import sun.jvmstat.monitor.*;

    import java.util.Set;
    import java.util.Date;

    * @author Blues in Java
    public class Example {
    String name;

    public static void main(String[] args) throws Exception {
    Example app = new Example("SimpleMain");

    public Example(String name) { = name;

    private void permGenUsage() throws Exception {
    String url = findLocalMonitoredVM(name);
    if(url == null){
    System.out.println("Can't find jvm "+name);
    memoryUsage(new JMXServiceURL(url));

    * Find a local monitored VM whose name matches the given parameter.
    * @param name
    private String findLocalMonitoredVM(String vmName) {
    MonitoredHost host;
    Set vms;
    try {
    host = MonitoredHost.getMonitoredHost(new HostIdentifier((String) null));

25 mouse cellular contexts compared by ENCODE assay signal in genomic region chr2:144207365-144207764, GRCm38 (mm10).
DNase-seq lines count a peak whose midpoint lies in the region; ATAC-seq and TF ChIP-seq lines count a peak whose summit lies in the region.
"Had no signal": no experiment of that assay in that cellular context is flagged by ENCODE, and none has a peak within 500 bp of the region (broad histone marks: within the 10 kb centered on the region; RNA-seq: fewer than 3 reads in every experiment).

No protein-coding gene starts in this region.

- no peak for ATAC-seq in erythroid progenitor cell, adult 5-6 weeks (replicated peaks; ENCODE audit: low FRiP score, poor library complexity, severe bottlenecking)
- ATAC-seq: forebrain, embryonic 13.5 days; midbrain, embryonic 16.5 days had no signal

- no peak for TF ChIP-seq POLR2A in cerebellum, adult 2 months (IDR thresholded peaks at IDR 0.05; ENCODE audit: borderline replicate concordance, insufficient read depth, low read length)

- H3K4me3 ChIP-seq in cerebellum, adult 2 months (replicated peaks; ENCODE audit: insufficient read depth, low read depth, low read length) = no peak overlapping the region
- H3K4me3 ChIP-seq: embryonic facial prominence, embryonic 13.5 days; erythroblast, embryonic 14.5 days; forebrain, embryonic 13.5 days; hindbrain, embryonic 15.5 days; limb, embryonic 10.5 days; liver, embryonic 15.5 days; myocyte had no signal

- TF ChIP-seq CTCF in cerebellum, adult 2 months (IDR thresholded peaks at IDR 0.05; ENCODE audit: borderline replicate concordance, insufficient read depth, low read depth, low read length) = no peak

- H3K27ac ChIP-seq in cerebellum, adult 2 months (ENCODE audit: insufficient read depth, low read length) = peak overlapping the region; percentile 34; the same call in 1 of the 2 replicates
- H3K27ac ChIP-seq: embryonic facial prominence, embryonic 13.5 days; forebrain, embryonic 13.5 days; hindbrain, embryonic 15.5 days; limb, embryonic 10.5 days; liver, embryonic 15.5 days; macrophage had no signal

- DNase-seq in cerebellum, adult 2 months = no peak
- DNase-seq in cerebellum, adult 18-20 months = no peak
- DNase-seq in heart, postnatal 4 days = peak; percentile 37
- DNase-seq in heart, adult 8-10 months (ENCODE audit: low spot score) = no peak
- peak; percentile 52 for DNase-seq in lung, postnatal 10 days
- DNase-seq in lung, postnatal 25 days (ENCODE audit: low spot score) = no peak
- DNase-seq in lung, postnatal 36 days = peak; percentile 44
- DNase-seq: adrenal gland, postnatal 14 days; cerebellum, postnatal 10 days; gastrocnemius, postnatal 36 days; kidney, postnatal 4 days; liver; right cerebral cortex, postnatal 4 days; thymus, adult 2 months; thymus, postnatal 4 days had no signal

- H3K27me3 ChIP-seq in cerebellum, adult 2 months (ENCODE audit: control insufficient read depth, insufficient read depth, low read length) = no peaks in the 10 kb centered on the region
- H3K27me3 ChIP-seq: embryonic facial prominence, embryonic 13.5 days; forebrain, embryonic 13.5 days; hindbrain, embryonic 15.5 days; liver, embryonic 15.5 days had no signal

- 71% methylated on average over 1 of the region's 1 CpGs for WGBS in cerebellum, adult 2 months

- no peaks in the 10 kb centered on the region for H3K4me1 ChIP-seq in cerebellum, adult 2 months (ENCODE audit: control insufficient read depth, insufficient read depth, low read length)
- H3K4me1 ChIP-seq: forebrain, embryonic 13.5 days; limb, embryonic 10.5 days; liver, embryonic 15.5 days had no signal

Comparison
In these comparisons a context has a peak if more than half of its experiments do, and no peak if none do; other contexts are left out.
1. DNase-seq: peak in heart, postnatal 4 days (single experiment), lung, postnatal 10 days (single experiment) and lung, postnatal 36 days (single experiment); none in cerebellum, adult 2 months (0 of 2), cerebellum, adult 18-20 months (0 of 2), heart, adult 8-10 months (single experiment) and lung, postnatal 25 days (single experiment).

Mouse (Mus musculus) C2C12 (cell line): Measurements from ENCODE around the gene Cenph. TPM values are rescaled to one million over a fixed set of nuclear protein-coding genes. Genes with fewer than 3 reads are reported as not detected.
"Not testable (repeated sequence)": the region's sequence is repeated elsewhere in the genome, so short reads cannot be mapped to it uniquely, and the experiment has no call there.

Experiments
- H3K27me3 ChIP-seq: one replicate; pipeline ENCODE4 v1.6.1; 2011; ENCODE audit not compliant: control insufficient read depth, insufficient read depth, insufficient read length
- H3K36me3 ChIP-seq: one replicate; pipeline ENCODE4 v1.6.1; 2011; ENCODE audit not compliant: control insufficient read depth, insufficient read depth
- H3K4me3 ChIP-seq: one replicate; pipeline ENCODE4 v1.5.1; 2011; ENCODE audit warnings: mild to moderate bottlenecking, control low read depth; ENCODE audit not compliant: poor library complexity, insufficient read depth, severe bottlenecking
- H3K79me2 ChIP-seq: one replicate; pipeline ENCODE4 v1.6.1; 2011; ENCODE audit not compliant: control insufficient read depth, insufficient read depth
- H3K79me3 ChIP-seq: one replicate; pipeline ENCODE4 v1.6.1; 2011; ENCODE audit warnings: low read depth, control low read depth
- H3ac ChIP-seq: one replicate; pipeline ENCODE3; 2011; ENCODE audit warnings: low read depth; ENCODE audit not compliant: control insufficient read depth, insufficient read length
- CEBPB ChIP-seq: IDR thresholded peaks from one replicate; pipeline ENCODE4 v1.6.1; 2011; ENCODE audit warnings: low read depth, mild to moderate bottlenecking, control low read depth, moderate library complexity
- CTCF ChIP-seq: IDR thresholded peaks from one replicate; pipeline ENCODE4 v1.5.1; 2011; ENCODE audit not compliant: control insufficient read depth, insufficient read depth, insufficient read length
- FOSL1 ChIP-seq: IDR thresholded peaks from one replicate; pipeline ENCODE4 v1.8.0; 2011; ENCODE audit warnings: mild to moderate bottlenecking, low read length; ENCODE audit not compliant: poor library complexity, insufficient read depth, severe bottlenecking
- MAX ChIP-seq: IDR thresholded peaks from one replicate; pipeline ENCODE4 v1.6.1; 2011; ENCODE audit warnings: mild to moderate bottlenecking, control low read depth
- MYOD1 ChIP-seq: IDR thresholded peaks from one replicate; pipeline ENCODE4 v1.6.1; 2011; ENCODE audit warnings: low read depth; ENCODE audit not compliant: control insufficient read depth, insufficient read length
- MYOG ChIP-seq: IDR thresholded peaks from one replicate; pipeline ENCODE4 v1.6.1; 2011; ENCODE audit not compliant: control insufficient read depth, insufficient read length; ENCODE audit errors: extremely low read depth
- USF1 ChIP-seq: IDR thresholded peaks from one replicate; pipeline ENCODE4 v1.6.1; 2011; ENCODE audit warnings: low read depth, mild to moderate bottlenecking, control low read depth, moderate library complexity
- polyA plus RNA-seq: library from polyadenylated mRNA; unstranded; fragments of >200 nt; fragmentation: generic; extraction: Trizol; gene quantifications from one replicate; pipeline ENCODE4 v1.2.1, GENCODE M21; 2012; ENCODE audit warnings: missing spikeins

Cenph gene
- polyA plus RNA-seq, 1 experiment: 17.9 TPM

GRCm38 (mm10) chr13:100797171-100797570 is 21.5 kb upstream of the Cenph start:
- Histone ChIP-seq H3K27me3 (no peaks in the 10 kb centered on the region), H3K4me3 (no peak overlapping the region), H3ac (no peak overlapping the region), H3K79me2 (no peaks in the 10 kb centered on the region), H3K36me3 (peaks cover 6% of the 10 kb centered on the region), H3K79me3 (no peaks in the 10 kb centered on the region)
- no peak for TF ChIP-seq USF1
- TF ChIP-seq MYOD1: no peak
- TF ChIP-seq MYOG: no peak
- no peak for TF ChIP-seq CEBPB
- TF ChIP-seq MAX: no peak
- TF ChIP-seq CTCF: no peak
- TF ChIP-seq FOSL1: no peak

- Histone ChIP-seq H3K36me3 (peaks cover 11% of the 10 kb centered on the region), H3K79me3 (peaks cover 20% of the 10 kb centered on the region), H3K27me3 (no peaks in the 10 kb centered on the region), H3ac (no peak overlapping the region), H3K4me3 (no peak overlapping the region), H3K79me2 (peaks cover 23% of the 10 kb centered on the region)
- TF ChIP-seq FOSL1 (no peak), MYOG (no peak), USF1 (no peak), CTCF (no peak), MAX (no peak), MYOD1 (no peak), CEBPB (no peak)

vms = host.activeVms();
    } catch (Exception e) {
    throw new InternalError(e.getMessage());

    for (Object vmid : vms) {
    if (vmid instanceof Integer) {
    try {
    int pid = (Integer) vmid;
    String name = vmid.toString(); // default to pid if name not available
    String address;
    MonitoredVm mvm = host.getMonitoredVm(new VmIdentifier(name));
    // use the command line as the display name
    name = MonitoredVmUtil.commandLine(mvm);
    address = ConnectorAddressLink.importFrom(pid);
    return address;
    } catch (Exception e) {
    return null;

    private void memoryUsage(final JMXServiceURL target) throws Exception {

    // Connect to target (assuming no security)
    final JMXConnector connector = JMXConnectorFactory.connect(target);

    // Get an MBeanServerConnection on the remote VM.
    final MBeanServerConnection remote =

    final RuntimeMXBean remoteRuntime =
    System.out.println("Target VM is: " + remoteRuntime.getName());
    System.out.println("VM version: " + remoteRuntime.getVmVersion());